Chinese City Encourages Two Children Families to Avert Demographic Disaster
Posted by radiofreechina on July 11, 2007
By John Jalsevac
GUANGZHOU, China, July 11, 2007 (LifeSiteNews.com) – Despite a strictly enforced national one-child policy, a city in southern China has developed its own policy encouraging families to have more than one child, The China Daily reported earlier this week.
According to The China Daily the city of Guangzhou is heading towards a demographic and economic disaster, which the new policy is intended to avert. By the year 2010, reports the paper, Guangzhou will have over a million residents who are older than 60, but the city estimates that they will only be able to accommodate 40,000 in homes for the aged. In addition, a sparse generation of young workers will be forced to keep China’s social programs going, and economically support a rapidly aging population.
“If the ageing of the population continues, this will have a certain effect on social and economic development, and on employment and social security,” said Xinhua news agency.
The spokesman for the China National Family Planning Commission, Yu Xuejun, indicated that China has just begun to feel the effects of an aging population, and said that it is appropriate for some of the larger cities to encourage their residents to have more than one child. “Guangzhou, Beijing, and Shanghai…These places, (if) they encourage only child couples to have children, I think it does not violate the policy or the law because they are still following family planning policy in having children,” said Xuejun, according to VOA news.
Xuejun also indicated that the restrictions of the one-child policy have exacerbated the problem of the population imbalance, and admitted that loosening the restrictions would “partially” solve the problem. and that work must be done to ensure that social services in the countryside are equipped to take care of the aged. “The social security is still not fair because now its main coverage is in the cities,” he said.
Western population and economic experts have been encouraging China for years to ease up on their forced one-child policy, which, besides violating numerous international human rights agreements, is leading the country towards inevitable economic disaster. A WorldNetDaily report from 2004 detailed the demographic crisis that China was inflicting upon itself through its disastrous policy.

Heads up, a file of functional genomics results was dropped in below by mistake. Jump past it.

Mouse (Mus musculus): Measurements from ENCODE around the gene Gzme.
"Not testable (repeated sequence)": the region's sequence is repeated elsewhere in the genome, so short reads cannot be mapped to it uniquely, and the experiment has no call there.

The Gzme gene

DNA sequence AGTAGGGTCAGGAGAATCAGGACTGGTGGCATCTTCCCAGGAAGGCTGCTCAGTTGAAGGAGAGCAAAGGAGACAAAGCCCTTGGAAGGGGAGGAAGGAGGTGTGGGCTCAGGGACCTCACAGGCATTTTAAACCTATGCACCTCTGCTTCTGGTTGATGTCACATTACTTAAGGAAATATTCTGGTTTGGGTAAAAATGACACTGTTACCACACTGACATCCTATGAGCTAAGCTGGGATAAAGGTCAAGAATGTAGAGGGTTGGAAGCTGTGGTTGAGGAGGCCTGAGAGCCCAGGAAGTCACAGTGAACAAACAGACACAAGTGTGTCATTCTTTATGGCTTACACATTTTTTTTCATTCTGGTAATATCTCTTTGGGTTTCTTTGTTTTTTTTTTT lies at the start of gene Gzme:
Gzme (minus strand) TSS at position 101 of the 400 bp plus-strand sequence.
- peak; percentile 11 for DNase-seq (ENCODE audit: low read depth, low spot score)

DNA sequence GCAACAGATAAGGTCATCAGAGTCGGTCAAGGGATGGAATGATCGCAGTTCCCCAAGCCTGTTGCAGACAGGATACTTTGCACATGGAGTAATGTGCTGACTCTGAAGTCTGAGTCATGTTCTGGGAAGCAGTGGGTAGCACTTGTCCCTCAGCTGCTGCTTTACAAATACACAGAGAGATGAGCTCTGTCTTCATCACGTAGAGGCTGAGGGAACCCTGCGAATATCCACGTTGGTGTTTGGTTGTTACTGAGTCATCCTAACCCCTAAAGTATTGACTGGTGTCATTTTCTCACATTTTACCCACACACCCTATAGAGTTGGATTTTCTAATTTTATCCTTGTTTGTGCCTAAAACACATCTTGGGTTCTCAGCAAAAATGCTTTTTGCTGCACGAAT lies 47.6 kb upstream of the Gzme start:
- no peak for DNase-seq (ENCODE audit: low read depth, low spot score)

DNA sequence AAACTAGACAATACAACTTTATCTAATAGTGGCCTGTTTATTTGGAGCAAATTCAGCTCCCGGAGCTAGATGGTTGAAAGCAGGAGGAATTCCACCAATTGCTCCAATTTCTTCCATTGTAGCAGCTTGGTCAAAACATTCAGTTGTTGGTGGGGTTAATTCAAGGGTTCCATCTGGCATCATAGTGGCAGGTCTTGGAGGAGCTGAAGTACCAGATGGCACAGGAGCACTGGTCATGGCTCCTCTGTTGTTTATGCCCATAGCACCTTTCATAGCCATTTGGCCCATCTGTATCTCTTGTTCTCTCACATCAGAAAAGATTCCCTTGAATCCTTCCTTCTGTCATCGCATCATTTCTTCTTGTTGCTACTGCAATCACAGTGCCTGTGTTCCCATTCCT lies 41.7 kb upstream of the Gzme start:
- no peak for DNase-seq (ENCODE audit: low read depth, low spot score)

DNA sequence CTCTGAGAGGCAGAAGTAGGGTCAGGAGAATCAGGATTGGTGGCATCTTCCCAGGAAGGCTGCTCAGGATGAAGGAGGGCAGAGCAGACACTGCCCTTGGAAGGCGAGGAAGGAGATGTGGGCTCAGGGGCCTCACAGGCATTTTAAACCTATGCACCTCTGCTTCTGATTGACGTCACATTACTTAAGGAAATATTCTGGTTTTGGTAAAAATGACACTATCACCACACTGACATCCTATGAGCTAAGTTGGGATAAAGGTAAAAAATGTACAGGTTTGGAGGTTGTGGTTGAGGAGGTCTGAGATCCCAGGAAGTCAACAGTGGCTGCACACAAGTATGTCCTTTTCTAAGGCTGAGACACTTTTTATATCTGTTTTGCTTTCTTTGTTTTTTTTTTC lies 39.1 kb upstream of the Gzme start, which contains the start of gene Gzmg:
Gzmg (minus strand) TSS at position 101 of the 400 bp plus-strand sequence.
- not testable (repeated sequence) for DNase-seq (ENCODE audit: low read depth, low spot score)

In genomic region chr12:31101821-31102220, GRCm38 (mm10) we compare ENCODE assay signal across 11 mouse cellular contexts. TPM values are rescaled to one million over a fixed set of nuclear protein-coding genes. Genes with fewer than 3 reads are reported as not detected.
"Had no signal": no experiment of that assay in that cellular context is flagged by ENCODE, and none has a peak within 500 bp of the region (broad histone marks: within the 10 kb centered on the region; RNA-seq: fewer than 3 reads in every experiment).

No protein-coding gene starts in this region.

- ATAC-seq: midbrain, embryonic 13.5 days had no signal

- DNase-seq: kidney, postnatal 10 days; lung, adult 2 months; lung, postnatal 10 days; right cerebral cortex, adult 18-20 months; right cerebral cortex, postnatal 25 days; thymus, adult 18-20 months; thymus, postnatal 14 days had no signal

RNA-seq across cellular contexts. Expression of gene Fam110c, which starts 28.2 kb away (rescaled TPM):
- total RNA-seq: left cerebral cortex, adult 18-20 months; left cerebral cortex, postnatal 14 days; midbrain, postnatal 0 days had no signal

A recent report by Stratfor, a private global intelligence firm, calls attention to the precarious economic position that China is presently in as a consequence of its demographic crisis. “If China is to prevent the current labor shortages from becoming a long-term phenomenon, it needs to refine its family planning policy and not rely on unpredictable–and socially destabilizing–outflows of migrant labor,” reads Stratfor’s report (http://www.stratfor.com/products/premium/read_article.php?id=291901).
“The most promising solution to this dilemma is to find ways of boosting the fertility rate of the nation as a whole by encouraging women to have more children.”
In addition, the one-child policy has led to a dramatic imbalance in the numbers of men and women in China, with many couples selectively aborting female children in favor of males.
Despite the new decision by Guangzhou to encourage two-children families, in many parts of China, especially the rural areas, the one-child policy is brutally enforced. In May of this year a campaign began in the province of Guangxi, during which many women were forced to abort children, and others were punished with heavy fines for violating the one-child policy. In a number of parts of China, riots broke out in protest against the campaign. Those living in rural areas have also been disgruntled by the unequal enforcement of the one-child policy between the rural areas and the city, with the larger cities being much less strict in its enforcement than other parts of the country.
See related LifeSiteNews.com coverage:
China’s One-Child Policy to Cripple Chinese Economy
China’s One-Child Terror Campaign Continues